While Indians are increasingly using mobile platforms and technology for various financial transactions and purchases like bill payments, ticket bookings, entertainment, travel and banking transactions, cross border mobile remittance is yet to see the light of the day, says Sudhir Kumar Shetty.
India has the second largest mobile phone subscriber base with over 900 million subscribers and a tele-density close to 74 per cent. It is expected to soon surpass China that currently has over 1000 million subscribers.
The tele-density in India is a bit skewed with over 61.87 per cent subscribers present in the urban market followed by the rural market that has a tele-density of 38.13 per cent according to the latest data from TRAI (Telecom Regulatory Authority of India).
Besides being a leading user of mobile telephony, India is the highest remittance receiving country in the world. In 2012, India received $70 billion with majority of the flows coming from the Middle East region or GCC market (the other markets being US, UK, Canada, etc).
Indians constitute nearly 25 percent of the UAE population of over seven million. Of this, about 65 percent are blue-collar workers employed either in construction, health, utilities industries or municipalities.
These two facts together raise an interesting opportunity to utilize the reach of mobile telephony for delivering remittance services to Indian consumers. The service has seen reasonable success in various parts of Africa with similar market situations. However, let’s see if that’s the case for the Indian market?
According to the World Bank Report 2012, it is estimated that close to $55 billion will be remitted via mobile phones by different diaspora across the globe during 2016. This is four times the amount that was transferred through this technology in 2011.
In developed countries like US, UK, Australia, mobile technology has evolved around smart phone usage. Innovative applications on these smart phones have replaced wallets.
For example, in Japan, mobile service NTT DoCoMo started offering “mobile wallet” services in 2004 that allows users to shop at departmental stores, pay parking charges or local train tickets, movie tickets and even remit money.
Mobile remittance is today allowed in emerging economies like Philippines, Bangladesh, Tanzania, Kenya, Nigeria, etc where it has generated close to 85% of transaction value last year.
The emerging world is growing faster in mobile technology as they don’t carry any baggage of plastic cards infrastructure, banking penetration is low, and are able to utilise the latest technological options.
However, for India which has a large mobile subscriber-base and is also the largest remittance market, the benefit of this technology is yet to evolve. While Indians are increasingly using mobile platforms and technology for various financial transactions and purchases like bill payments, ticket bookings, entertainment, travel and banking transactions, cross border mobile remittance is yet to see the light of the day.
This is largely due to regulatory and operational challenges and concerns over money laundering and terrorist funding activities etc.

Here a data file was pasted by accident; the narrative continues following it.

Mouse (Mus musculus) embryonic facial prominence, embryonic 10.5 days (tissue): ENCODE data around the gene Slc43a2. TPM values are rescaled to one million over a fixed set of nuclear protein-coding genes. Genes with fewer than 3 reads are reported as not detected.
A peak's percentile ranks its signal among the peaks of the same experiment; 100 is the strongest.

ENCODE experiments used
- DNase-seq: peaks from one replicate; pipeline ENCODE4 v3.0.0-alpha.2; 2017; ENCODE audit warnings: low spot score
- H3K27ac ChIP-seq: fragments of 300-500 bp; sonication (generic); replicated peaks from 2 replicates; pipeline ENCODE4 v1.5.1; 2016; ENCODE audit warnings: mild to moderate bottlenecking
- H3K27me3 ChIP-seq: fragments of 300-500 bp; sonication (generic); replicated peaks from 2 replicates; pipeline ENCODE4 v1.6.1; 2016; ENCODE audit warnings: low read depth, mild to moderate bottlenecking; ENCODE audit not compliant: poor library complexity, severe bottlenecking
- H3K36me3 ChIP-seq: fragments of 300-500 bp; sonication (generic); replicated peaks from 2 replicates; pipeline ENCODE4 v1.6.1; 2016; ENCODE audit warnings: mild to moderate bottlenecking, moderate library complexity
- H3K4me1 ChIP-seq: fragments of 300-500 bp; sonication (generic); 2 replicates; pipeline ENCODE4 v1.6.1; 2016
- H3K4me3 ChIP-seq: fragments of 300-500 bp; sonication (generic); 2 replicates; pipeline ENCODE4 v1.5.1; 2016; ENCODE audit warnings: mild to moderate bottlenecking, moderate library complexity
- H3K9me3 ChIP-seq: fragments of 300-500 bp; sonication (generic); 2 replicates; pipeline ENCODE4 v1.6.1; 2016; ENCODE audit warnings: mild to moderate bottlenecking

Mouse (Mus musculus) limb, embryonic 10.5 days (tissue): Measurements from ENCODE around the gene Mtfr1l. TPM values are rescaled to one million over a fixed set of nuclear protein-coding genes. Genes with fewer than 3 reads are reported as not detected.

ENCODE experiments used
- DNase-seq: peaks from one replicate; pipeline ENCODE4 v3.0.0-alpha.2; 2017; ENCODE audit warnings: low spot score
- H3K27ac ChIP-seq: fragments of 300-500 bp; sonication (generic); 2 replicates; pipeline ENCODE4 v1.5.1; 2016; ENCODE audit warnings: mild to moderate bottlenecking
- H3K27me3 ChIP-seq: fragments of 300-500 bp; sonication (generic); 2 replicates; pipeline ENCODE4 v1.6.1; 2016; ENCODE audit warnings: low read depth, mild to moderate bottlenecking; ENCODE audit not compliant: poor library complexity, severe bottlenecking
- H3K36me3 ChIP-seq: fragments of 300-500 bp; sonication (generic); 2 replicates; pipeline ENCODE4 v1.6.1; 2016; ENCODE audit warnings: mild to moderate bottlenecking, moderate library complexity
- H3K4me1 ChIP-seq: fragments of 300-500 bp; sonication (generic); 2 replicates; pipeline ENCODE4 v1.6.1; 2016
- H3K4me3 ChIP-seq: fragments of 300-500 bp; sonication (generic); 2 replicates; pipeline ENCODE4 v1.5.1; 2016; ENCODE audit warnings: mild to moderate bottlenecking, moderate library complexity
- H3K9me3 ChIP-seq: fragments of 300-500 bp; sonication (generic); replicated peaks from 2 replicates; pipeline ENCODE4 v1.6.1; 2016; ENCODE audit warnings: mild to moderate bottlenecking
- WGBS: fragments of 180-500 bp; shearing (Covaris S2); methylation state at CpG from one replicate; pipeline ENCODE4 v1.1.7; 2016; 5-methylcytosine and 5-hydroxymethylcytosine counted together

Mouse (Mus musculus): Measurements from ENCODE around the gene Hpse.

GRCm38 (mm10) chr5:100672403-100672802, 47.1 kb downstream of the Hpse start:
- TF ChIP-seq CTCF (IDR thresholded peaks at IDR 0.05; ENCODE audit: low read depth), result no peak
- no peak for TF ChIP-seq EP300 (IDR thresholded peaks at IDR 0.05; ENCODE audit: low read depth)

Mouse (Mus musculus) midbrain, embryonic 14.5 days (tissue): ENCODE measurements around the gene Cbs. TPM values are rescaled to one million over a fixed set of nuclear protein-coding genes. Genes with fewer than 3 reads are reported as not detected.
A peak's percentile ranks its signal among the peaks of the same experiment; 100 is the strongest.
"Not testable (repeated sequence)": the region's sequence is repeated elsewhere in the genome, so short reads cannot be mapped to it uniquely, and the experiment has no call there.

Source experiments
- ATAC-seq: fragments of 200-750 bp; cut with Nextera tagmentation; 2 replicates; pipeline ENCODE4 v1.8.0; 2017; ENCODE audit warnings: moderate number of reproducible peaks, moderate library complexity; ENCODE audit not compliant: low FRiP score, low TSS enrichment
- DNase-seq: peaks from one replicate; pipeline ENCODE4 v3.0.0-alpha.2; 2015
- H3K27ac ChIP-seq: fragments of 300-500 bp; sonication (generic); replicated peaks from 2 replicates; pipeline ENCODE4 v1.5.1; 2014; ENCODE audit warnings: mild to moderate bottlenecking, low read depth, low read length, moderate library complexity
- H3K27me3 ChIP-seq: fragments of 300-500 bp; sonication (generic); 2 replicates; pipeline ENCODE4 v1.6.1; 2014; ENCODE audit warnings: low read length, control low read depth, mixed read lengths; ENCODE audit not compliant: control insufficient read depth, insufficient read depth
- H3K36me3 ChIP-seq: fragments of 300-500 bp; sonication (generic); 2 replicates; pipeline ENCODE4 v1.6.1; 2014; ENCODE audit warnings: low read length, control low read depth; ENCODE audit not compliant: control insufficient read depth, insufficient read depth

In October 2011, RBI relaxed the money transfer guidelines for domestic remittance enabling authorised entities (banks and non-banks) to increase domestic remittances through formal payment channels.
Domestic remittance is the transfer of money within the same country. A few M-wallets like Airtel Money by Airtel, M- Paisa by Vodafone, and Mobile Money by Aircel are currently offering these domestic remittance and payment solutions services.
Their success highlights the fact that the efficiency and convenience of money transfer through mobile phone has already made its inroads in the interiors of the country.
With domestic remittance enjoying this success, the environment for the entry of cross border remittances is in the process of slowly gaining acceptance. Though there is still some skepticism and short term challenges, like overcoming operational and regulatory hurdles, mobile remittance remains the potential game changer to enable grass-root penetration in even the remotest of Indian remittance pocket.
The key reason being, with the advancement in technology, these migrants’ workforce - mostly contractual workers - has a higher chance of accessing a mobile phone than a bank account.
As this medium of money transaction is faster, cheaper, more convenient, secure, and accessible, mobile remittance offers an edge over other modes of remittance like bank transfers or demand drafts.
This will be especially beneficial for rural recipients who otherwise have to travel long distances and carry cash. A successful international mobile remittance case study for India can reap tremendous benefits for the country on similar lines with other international examples like M Pesa in Kenya.
Philippines and Tonga that are heavily dependent on remittance inflows have successfully adopted mobile platform to address the issues of high costs and informal channels of money transfer.
With the regulator working towards putting proper guidelines, and security checks in place, there is no doubt of India growing into a bigger market for remittance that would in turn provide a boost to the telecom market as well as the economy.
For the moment, it’s a wait and watch for banks, money transfer companies and the telecom industry.
Sudhir Kumar Shetty is the chief operating officer, Global Operations, UAE Exchange.